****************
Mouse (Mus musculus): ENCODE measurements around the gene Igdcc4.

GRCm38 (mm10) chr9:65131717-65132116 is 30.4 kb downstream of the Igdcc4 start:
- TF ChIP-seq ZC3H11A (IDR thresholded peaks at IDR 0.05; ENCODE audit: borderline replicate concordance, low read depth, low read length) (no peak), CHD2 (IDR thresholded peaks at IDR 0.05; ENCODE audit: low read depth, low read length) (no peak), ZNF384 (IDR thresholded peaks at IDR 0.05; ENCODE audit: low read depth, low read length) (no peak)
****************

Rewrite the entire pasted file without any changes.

Mouse (Mus musculus): ENCODE measurements around the gene Igdcc4.

GRCm38 (mm10) chr9:65131717-65132116 is 30.4 kb downstream of the Igdcc4 start:
- TF ChIP-seq ZC3H11A (IDR thresholded peaks at IDR 0.05; ENCODE audit: borderline replicate concordance, low read depth, low read length) (no peak), CHD2 (IDR thresholded peaks at IDR 0.05; ENCODE audit: low read depth, low read length) (no peak), ZNF384 (IDR thresholded peaks at IDR 0.05; ENCODE audit: low read depth, low read length) (no peak)